Boer Force's



The original corps dates back to 1854 when the Orange Free State gained its independence from Great Britain. Although the corps took part in two wars during the 1860's, it was only after 1880, when a decorated Prussian artillery officer, Capt. FWR Albrecht, was appointed in command that the unit started taking shape.

Under Albrechts competent leadership the corps grew extensively and by the time war broke out in 1899 it consisted of 5 officers and 159 gunners and NCOs; reservists included, some 400 men. These ranks included a 25 man strong military band and a signals and heliograph section. Their armament consisted of fourteen 75mm Krupp breech loaders, five 9-pounder Armstrong rifled muzzle loaders, one 6-pr Whitworth rifled muzzle loader, a 37mm Krupp single-load quick firing gun, three 3-pounder Whitworth rifled muzzle loading mountain guns and three Martini-Henry calibre Maxim machine guns.

During the Anglo-Boer/South African War, the corps gained an impressive reputation for itself and was greatly respected by both friend and foe alike. It took part in most of the early battles and sieges of the war; Ladysmith, Kimberley, Stormberg, Modderrivier, Magersfontein, Vaalkrantz and Paardeberg being the best known. Although Albrecht, three guns and some gunners were forced to surrender with Cronje at Paardeberg, the rest of the corps, manning individual guns, stayed in the veldt with the commandos. These gunners, with their limited resources, improvised by using captured British equipment and did invaluable work to keep General CR de Wet and President MT Steyn out of British hands during the "New Model" drives. Even later, after they had lost most of their artillery, the remaining gunners regrouped into mounted infantry units, and fought to the Bitter End.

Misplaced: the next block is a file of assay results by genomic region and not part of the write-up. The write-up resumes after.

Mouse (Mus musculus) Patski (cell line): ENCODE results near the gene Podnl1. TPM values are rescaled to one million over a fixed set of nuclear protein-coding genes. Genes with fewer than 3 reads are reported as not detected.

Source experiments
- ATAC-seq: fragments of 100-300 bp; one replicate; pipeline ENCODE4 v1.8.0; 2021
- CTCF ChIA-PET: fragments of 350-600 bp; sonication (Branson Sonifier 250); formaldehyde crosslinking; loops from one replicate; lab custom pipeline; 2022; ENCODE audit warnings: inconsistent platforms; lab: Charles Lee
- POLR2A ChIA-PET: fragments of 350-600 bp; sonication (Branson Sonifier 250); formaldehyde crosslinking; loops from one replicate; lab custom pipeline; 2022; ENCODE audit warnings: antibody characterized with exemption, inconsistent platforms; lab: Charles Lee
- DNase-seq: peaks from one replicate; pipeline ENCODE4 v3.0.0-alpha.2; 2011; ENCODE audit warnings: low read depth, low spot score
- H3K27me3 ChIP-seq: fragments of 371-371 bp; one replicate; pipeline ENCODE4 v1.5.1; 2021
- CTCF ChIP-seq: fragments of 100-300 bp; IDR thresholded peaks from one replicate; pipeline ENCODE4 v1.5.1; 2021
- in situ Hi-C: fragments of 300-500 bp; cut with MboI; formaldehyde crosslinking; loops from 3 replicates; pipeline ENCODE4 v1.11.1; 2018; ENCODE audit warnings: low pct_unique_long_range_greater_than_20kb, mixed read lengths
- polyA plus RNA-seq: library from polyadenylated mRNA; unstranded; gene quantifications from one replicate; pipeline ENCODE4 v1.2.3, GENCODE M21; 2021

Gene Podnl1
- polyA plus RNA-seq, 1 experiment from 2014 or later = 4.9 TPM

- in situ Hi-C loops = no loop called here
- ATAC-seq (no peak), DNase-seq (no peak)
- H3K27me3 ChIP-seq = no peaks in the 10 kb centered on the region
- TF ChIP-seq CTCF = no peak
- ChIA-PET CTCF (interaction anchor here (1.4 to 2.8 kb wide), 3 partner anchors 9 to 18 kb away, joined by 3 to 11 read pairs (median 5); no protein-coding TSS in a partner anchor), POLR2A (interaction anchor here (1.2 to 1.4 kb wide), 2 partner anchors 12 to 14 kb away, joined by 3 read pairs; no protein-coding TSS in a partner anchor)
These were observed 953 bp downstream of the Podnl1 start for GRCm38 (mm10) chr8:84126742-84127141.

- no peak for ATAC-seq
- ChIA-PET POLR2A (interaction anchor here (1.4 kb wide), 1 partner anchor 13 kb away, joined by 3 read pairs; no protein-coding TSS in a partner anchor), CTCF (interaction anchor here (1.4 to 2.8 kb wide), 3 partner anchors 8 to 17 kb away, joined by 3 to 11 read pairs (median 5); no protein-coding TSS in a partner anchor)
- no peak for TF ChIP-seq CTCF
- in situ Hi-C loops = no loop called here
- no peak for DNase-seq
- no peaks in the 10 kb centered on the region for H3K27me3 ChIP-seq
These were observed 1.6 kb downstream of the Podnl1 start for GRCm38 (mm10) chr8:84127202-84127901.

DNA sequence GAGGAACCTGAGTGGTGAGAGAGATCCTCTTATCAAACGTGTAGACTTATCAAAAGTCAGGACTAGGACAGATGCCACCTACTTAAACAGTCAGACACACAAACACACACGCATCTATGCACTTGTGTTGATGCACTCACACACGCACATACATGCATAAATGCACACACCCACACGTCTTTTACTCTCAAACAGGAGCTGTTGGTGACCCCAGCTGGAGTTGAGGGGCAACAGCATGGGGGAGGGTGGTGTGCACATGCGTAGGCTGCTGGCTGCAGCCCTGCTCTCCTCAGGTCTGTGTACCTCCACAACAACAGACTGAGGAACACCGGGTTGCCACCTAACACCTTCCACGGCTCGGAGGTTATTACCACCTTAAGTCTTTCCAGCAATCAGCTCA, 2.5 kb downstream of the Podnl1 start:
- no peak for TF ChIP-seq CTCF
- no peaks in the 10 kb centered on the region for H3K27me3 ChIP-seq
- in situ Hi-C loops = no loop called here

The modern day O.V.S.A.C. is a non-political, South African based group with members from Pretoria, Johannesburg and Bloemfontein. As a group we strive to research and re-enact the history of the artillery corps of the Free State. The idea started when one of our founding members was fortunate enough to obtain an 87mm Turkish Krupp, which only differs in calibre from the 75mm version used by the original corps. It has since been restored to its former glory and aptly renamed after President MT Steyns famous wife, 'Tant Tibbie'.

To date the corps consists of a Luitenant (Lieutenant), one Sergeant, one Onderofficier (Corporal) and 7-8 Artilleristen (Gunners) as well as a doctor and two nurses from the "German Red Cross". We have also recently obtained an authentic carriage of a Boer War 15-pr Armstrong gun limber, which will be restored for use with our Krupp, while a heliograph and signals team is planned for the near future. The present day corps was formed with the following objectives in mind:

-To keep Anglo-Boer War history alive by telling it in a living format. This will stimulate interest in the period and encourage more people to become involved in the research and re-enactment of this fascinating era.

-To battle the common assumption that the Boer forces of a hundred years ago were all untrained backvelders with no military traditions.

-To trace, list and study the remaining Boer guns that survived all over the "British Empire" and to ensure that they are preserved and receive the proper attention and respect.
Extensive research has been done on the uniforms, weapons, ranks and uses of this "Little Prussia in the Veldt".

 Our re-enactors are dressed in Prussian style field uniforms and our officer and senior NCO in the "interim" khaki Ä as worn by the original crews. For comparison, some members dress up in Boer civvies and even British uniform for some events. Prussian blue parade tunics complete with imported German litzen were recently manufactured, while pickelhaube helmets are a future objective.

A typical re-enactment weekend does not only consist of firing the gun, but also of camping out historically. We sing contemporary war songs, sleep in bell tents and blockhouses and eat braaivleis, stormjaers, biltong and captured British bully beef and knock-me-down-stew. The finer details of live in the veldt can only be appreciated fully when one use and cook with contemporary items and ingredients! Since 2000 the O.V.S.A.C. appeared in both local and international publications and television programs, while our study pieces have been included in no less than three international publications.

If you are interested in more information, want to join the O.V.S.A.C., or have any Anglo-Boer War related queries; please feel free to contact us at:

P.O.Dox 324, Ferndale, 2160, South Africa
+27 (0)82 870 4448


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